Alexa Garcia-Ditta — Click for higher resolution staff photos

Alexa Garcia-Ditta

Alexa Garcia-Ditta is a graduate student in the School of Journalism at the University of Texas. While earning her bachelor's degree at the University of Texas at Arlington in print journalism and Spanish, she was a reporter and editor at The Shorthorn for three years. A Houston native, she has also interned for The Baytown Sun, the Fort Worth Star-Telegram and The Charlotte Observer in North Carolina.

Recent Contributions

Border Patrol Checkpoint on HWY 118, south of Alpine, Tex. Spencer Selvidge

Checkpoint Blues

As more U.S. Border Patrol agents descend on the Texas-Mexico border, residents of some of the most remote West Texas towns say they feel harassed and disrespected by the new arrivals watching over their communities.

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Spencer Selvidge

The Big Hungry

Texas' participation in the federally funded summer food service program is dismally low compared to the national average — meaning only a small percentage of the state's 2.5 million low-income kids are getting free meals.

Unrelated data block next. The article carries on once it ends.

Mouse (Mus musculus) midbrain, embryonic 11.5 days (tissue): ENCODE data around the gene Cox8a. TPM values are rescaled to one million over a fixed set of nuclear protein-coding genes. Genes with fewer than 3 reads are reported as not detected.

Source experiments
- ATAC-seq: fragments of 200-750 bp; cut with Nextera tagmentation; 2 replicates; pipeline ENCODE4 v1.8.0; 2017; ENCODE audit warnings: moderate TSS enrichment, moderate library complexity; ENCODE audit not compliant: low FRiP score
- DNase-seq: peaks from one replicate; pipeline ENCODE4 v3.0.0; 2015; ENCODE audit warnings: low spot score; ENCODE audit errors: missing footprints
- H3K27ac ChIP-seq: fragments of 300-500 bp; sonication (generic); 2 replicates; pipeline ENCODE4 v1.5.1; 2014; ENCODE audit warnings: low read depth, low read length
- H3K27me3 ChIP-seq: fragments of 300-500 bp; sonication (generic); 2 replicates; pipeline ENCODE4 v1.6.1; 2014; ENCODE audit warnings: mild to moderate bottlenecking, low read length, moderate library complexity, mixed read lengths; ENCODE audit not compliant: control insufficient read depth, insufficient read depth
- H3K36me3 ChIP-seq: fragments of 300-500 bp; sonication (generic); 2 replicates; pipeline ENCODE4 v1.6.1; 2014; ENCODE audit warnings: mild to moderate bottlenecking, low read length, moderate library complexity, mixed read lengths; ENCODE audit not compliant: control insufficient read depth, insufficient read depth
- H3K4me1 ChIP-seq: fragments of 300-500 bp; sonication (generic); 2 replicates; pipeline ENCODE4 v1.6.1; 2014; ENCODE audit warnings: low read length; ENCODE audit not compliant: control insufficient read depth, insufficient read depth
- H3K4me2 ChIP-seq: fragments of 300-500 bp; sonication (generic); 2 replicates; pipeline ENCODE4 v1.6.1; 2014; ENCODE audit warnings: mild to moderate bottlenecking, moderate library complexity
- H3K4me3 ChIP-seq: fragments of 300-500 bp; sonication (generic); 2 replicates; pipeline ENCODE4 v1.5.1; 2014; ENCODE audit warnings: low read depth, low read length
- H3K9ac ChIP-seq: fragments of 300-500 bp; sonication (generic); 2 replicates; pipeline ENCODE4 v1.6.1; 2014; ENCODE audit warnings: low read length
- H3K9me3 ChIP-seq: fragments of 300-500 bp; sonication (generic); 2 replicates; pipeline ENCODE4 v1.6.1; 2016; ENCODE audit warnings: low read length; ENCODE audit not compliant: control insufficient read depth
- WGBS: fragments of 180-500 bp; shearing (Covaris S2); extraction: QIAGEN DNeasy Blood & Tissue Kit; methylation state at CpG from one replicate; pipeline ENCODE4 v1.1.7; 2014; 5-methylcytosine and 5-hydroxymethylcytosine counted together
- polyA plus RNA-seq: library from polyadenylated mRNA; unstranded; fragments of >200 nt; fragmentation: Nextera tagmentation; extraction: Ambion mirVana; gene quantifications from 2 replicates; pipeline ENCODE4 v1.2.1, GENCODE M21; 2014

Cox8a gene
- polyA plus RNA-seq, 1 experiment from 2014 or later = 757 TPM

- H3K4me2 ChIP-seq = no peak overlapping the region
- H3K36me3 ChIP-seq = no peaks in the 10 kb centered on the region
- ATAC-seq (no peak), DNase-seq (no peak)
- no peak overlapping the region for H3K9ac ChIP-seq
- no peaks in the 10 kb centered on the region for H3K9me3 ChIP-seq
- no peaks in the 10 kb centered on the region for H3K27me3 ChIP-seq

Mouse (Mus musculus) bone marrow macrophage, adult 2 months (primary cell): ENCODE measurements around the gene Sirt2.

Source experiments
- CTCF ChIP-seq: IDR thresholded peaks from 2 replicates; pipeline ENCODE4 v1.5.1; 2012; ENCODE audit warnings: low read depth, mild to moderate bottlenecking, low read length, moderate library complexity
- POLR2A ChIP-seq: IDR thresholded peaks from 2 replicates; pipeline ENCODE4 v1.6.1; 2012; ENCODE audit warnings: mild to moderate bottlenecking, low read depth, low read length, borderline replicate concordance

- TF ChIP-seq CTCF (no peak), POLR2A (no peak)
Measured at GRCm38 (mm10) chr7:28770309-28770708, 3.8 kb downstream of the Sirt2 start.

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A Voice but No Vote

It took decades to get Texas lawmakers to allow students to sit on each university system's board of regents — and only on the condition that they can't vote. But most other states with student regents do grant voting privileges.

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Admission Impossible

The wait to get into one of Texas' 10 state mental hospitals — already long — may be about to get longer. Last month, as part of its attempt to comply with Gov. Rick Perry’s request that each state agency reduce its budget by 5 percent, the Department of State Health Services proposed eliminating 50 beds from four of the state's 10 mental hospitals: San Antonio, Rusk, Terrell and North Texas Wichita. The state's mental hospitals are already almost at full capacity, with nearly 2,500 self-admitted patients and allegedly criminal patients awaiting treatment so they can stand trial.

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A Medicaid Mess

Texas' senior care industry — still reeling from federal Medicare cuts — may face another financial blow, as the state considers reducing Medicaid provider rates to balance the budget in the face of a $10 billion-plus shortfall.

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